U.S. lawmakers exasperated over the jailbreak by Colombian drug lord Pablo Escobar are calling for new measures in the battle against the flow of cocaine from the South American nation, perhaps even including the use of covert U.S. action within its borders.
In the four days since Escobar shot his way out of gentlemanly confinement and vanished, Rep. Robert G. Torricelli (D-N.J.), chairman of the House Foreign Affairs subcommittee on the Western Hemisphere, has concluded that the time is at hand for a broad reconsideration of American drug policy toward Colombia.
The congressman has scheduled a hearing by his subcommittee on Wednesday. He hopes to have Bush Administration drug czar Bob Martinez and State Department officials address possible alternatives to the current policy, in which the Colombian government grants drug traffickers immunity from extradition to the United States.
Realizing that sending U.S. agents into Colombia would provoke bitter political reaction in South America, Torricelli nevertheless wants to discuss covert action and other possibilities because the present policy looks less and less effective, an aide to the congressman said Saturday.
Escobar, chief of the notorious Medellin drug cartel, surrendered to the Colombian government a little more than a year ago, having negotiated assurances that he would not be extradited to the United States for trial.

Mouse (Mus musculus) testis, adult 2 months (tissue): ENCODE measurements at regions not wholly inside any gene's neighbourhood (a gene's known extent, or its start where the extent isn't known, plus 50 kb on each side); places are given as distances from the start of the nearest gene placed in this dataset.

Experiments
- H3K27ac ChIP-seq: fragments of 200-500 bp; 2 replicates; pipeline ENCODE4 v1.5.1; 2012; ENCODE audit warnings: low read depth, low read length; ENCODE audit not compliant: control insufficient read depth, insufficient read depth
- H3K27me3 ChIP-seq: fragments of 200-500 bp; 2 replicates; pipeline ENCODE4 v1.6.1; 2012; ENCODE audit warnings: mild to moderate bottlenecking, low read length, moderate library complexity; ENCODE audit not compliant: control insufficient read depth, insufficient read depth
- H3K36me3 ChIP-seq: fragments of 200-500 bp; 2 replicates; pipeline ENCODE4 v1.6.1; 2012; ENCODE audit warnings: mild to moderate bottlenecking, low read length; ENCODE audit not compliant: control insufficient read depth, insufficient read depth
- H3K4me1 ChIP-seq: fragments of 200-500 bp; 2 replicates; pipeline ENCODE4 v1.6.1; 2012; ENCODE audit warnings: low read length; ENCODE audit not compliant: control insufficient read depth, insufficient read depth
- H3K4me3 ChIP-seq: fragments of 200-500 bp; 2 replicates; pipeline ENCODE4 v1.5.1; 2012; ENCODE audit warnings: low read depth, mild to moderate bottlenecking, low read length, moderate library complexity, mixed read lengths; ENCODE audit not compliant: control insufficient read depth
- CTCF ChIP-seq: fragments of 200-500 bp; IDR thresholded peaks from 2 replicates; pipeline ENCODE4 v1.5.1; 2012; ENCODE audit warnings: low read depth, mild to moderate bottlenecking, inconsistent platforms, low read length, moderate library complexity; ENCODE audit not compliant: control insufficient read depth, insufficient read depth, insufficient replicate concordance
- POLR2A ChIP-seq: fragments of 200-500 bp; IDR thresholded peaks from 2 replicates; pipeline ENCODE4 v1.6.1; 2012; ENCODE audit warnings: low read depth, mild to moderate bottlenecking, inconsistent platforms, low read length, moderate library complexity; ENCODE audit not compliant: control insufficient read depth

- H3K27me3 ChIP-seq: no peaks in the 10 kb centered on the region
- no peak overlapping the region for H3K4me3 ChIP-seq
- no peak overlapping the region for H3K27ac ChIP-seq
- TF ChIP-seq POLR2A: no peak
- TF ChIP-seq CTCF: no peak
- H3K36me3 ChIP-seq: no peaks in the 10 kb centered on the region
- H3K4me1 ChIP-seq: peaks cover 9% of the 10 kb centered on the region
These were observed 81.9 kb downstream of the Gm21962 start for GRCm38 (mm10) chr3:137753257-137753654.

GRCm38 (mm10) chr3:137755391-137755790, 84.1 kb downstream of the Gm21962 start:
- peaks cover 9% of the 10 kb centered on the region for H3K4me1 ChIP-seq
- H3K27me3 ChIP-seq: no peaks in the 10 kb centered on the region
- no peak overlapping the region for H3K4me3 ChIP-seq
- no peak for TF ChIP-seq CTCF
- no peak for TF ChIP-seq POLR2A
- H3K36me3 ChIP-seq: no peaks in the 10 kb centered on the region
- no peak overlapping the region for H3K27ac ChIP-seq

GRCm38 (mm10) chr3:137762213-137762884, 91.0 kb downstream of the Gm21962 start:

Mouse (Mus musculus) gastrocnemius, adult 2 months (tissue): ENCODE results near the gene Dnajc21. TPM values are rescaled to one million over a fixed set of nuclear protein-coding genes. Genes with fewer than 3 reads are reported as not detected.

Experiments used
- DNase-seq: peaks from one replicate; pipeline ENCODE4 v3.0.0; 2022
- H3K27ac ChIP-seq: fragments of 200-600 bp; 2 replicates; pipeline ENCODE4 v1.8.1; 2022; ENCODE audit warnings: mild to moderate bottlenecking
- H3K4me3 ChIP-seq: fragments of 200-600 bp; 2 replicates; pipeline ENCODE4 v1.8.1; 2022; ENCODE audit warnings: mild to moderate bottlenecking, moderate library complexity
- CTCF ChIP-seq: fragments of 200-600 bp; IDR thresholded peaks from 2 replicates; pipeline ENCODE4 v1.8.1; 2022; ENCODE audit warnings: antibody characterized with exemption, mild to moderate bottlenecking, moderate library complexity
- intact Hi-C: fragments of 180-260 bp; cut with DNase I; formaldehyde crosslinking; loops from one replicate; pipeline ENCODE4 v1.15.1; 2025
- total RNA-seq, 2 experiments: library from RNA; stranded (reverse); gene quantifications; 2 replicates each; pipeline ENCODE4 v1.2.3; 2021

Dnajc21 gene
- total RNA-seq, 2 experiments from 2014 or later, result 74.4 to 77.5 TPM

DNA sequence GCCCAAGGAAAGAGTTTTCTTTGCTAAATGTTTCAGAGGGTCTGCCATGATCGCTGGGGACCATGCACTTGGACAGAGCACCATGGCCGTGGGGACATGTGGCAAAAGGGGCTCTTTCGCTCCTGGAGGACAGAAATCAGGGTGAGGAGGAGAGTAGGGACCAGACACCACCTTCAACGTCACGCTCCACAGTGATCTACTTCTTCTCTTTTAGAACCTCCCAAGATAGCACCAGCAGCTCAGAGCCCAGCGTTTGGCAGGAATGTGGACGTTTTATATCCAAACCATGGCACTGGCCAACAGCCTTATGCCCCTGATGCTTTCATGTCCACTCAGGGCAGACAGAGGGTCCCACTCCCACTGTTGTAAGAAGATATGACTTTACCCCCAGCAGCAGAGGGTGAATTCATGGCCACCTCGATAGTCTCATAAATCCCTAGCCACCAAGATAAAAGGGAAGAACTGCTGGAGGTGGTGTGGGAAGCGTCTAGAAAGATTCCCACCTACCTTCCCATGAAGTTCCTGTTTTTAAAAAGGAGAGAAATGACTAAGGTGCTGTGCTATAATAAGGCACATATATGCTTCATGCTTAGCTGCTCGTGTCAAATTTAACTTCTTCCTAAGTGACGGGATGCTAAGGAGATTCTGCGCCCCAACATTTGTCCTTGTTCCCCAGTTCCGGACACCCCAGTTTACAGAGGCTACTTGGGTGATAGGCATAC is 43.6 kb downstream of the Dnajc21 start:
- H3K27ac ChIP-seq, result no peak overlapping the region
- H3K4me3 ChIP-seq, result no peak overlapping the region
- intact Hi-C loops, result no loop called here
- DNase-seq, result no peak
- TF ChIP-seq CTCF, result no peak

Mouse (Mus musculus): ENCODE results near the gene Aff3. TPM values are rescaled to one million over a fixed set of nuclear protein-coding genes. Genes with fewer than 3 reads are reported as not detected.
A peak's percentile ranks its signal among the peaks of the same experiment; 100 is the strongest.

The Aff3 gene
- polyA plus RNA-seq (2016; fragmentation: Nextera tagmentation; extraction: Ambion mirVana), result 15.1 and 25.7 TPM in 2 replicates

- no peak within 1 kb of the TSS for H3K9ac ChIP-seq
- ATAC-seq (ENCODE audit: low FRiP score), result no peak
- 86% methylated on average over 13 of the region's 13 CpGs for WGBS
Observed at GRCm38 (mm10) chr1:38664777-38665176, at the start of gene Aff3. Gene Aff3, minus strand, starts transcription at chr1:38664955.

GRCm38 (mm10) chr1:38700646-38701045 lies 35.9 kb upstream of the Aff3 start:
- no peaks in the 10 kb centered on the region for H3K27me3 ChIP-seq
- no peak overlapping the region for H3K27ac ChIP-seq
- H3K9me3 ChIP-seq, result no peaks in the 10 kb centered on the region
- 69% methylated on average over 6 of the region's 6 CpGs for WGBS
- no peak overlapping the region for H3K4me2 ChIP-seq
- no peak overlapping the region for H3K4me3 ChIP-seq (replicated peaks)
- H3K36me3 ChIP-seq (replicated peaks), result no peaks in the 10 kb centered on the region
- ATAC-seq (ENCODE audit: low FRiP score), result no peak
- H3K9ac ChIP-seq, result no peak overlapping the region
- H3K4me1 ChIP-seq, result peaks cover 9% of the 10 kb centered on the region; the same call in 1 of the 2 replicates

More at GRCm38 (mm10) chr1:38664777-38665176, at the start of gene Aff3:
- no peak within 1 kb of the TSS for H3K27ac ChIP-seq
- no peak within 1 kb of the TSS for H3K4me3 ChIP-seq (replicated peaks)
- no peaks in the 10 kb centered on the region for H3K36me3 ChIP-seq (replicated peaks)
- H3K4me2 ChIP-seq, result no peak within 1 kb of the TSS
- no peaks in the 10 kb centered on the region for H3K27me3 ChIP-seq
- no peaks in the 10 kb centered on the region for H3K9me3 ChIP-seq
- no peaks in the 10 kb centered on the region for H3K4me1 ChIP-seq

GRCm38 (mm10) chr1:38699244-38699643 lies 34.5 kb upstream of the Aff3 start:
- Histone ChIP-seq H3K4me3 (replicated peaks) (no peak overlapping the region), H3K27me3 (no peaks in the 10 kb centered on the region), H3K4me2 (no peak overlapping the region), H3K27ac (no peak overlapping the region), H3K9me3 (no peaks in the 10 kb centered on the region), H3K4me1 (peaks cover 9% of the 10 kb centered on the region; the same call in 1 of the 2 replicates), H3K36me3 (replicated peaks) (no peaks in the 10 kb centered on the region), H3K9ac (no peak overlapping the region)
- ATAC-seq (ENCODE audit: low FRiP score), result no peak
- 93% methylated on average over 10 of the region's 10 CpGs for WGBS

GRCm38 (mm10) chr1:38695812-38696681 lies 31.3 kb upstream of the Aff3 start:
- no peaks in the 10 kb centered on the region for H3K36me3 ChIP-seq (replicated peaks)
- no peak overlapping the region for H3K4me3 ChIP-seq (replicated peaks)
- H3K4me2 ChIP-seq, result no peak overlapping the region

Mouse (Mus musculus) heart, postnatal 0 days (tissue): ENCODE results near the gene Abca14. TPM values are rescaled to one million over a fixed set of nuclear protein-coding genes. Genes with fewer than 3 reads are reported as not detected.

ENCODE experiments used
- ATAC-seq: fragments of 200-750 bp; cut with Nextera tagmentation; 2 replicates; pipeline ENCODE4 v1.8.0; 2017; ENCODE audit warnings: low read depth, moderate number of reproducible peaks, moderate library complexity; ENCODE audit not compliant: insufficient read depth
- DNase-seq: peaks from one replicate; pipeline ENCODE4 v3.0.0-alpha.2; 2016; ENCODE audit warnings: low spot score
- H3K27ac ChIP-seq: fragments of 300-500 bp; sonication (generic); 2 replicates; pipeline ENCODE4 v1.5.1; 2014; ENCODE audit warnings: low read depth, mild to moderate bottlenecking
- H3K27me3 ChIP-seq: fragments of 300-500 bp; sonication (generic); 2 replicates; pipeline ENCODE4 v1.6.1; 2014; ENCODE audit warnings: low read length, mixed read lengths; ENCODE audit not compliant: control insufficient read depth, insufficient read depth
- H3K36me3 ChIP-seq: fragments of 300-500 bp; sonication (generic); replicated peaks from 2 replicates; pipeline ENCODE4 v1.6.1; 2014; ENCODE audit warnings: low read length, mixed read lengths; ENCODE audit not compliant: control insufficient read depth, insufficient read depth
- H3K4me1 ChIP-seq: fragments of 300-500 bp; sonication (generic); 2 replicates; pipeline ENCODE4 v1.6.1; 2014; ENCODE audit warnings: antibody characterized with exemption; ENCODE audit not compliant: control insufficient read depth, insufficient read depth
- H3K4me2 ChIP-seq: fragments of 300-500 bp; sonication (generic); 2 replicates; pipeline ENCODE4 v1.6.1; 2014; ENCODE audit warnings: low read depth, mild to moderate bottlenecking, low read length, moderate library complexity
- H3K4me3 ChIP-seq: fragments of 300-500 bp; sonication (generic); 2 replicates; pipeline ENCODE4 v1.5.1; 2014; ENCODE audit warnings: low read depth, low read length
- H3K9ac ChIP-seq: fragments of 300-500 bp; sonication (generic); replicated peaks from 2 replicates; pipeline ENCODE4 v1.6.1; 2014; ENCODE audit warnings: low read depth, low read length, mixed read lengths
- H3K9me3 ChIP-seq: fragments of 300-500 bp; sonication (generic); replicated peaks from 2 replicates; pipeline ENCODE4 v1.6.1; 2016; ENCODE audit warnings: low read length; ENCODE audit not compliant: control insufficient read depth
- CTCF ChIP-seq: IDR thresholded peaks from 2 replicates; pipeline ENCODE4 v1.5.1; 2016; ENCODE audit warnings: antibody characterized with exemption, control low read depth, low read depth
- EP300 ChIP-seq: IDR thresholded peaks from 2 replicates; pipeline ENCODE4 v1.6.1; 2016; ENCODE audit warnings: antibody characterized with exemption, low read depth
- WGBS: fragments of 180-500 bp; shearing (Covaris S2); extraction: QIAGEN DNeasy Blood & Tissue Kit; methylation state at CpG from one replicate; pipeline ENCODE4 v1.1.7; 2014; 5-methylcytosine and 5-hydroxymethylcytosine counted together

Since then, he had been held in luxurious confinement on a ranch formerly owned by drug dealers. His escape came last Wednesday when authorities prepared to transfer him and his lieutenants to a military jail, suspecting that he was continuing to direct his drug smuggling empire while in custody.
Hostages were taken and at least two guards were killed in the melee. Escobar vanished.
On Saturday, Colombia's army commander told a news conference in Medellin that soldiers and prison guards are suspected of helping Escobar escape.
Gen. Manuel Murillo said that one sergeant and a small number of soldiers of the 4th Army Brigade--responsible for guarding the outside of Escobar's jail--would be turned over to a military judge for investigation.
In Peru, U.S. efforts to stem drug traffic by providing helicopters and other military technology have been ineffectual. But efforts by the government of President Cesar Gaviria in Colombia, including the killing of Escobar's foremost henchman, stirred some optimism in Washington.
However, there has been speculation about renewed violence after the escape by Escobar, who is believed to have been behind hundreds of drug-related murders and whose cocaine dealings are estimated to have brought him as much as $2 billion to $5 billion.
The call for stronger U.S. action--made by Torricelli, Rep. Charles E. Schumer (D-N.Y.) and other Democrats on the Western Hemisphere subcommittee--was accompanied by Bush Administration demands that the Colombian government use whatever measures necessary to recapture the Medellin overlord.
The subject of possible U.S. intervention is especially explosive in Latin America because of the 1990 abduction of Mexican doctor Humberto Alvarez Machain, who was brought to the United States for trial on charges that he was involved in the murder of an agent of the U.S. Drug Enforcement Administration.